Making a Simple Hothouse

Growing plants from seed can be a bit hit & miss as the weather and soil cools down and not everyone has the space for a hothouse. The solution, a mini hothouse. With no elaborate construction required, even the smallest garden can have a hothouse. Whether you want to grow from seed or from cuttings, this is a simple and effective way of controlling temperature, exposure and light thereby giving plants a good start in life.

Steps to Make your own simple hothouse

  • Start with a clear, rectangular heavy-duty plastic storage box e.g 50-litre
  • Drill 6mm holes into each corner of the lid (prevents moisture building up, which can lead to a fungal disease called 'damping off' and can kill seedlings)
  • Next turn the box over and drill a single hole between 3-5cm up the side of the box from the bottom to act as an overflow point
  • Now turn right-side up again and add a layer of 3-5cm of washed river sand that acts as a 'wicking' layer– ensure the level is below the overflow hole.
  • Next, make a water reservoir to keep the sand layer moist. Using a plastic drink bottle and a plastic pot ( with similar diameters to fit together snugly), cut the bottom out of the pot to use it as a stand, press into the sand. Fill the bottle with water and carefully upends it into the stand. The bottle opening should touch the sand.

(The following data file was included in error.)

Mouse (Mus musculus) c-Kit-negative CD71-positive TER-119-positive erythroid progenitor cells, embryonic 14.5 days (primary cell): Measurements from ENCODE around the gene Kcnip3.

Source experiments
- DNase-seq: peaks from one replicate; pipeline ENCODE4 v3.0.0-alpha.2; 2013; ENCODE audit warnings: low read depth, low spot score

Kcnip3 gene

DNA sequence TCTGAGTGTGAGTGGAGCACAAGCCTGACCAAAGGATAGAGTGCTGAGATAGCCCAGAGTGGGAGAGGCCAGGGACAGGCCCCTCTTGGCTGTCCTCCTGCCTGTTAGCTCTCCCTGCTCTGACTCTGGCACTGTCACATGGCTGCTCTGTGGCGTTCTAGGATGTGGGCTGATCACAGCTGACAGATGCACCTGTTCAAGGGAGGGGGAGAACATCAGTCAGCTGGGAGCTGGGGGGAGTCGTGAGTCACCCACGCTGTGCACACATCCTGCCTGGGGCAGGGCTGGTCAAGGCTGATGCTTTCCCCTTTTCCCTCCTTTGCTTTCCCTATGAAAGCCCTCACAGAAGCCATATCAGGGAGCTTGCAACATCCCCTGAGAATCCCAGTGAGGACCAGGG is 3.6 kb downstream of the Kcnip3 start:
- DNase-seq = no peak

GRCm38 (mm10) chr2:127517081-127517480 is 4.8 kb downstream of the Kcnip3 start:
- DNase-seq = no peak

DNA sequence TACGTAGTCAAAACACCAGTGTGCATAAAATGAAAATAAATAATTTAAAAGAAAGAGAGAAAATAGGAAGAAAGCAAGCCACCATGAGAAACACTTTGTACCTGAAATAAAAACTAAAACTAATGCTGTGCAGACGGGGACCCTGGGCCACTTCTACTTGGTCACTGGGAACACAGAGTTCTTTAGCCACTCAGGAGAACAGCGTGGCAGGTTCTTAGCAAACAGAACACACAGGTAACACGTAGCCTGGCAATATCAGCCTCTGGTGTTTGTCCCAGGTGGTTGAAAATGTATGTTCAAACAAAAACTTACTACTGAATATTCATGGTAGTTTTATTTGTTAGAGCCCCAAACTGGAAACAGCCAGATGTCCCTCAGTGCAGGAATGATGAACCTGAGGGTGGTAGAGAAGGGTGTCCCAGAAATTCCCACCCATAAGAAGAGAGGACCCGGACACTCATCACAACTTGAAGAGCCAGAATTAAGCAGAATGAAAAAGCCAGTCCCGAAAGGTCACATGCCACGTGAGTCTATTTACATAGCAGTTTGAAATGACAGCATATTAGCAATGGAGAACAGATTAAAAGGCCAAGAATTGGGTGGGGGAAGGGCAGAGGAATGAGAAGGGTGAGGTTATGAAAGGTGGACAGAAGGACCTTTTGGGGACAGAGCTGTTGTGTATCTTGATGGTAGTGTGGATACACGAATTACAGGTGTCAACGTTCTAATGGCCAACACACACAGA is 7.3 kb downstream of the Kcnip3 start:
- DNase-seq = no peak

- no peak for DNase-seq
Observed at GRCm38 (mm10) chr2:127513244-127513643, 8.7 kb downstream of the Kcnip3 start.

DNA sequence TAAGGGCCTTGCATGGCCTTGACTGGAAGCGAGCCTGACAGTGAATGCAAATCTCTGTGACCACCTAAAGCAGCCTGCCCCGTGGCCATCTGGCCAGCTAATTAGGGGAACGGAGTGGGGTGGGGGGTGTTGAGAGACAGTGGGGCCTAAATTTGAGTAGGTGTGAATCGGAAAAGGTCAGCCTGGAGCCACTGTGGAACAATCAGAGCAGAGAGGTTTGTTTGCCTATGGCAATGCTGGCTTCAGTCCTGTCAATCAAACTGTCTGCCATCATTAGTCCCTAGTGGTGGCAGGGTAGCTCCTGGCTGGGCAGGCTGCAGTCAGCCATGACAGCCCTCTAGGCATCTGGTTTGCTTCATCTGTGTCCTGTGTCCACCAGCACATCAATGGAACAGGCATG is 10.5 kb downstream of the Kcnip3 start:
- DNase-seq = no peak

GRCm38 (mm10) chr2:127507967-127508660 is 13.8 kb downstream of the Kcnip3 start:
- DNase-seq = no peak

• The water may quickly drain this first time as it wets the sand but will subsequently slow so you will only have to replenish it every few days

Now it is just a case of starting your seeds or cuttings in small pots making sure they are pressed into the sand so contact between the sand and potting mix allows the wicking action to begin. An alternative to pots is egg cartons as they also effectively wick moisture. You may need to mist spray seeds initially until they have germinated but ensure not to over wet them.

Initially, put your new mini hothouse in a sunny position with the lid off for a few hours to allow any extra moisture to evaporate. Then replace the lid and it can be moved to a convenient position in your outdoor area.  If you notice any excess moisture running down the sides of the box, just slide the lid aside to allow this to evaporate.

Your new mini hothouse is perfect for small gardens or even on a balcony and it can be used over & over again or stored away when not in use without taking up lots of space. Enjoy :)

Resources & Links:

ABC Gardening Australia video - watch Sophie make a make a mini-hothouse for seedlings